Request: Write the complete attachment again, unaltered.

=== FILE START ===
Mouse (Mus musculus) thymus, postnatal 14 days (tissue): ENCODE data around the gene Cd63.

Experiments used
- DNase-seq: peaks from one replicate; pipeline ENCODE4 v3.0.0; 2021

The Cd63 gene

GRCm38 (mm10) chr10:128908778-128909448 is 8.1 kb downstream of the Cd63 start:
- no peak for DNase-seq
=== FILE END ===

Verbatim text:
Mouse (Mus musculus) thymus, postnatal 14 days (tissue): ENCODE data around the gene Cd63.

Experiments used
- DNase-seq: peaks from one replicate; pipeline ENCODE4 v3.0.0; 2021

The Cd63 gene

GRCm38 (mm10) chr10:128908778-128909448 is 8.1 kb downstream of the Cd63 start:
- no peak for DNase-seq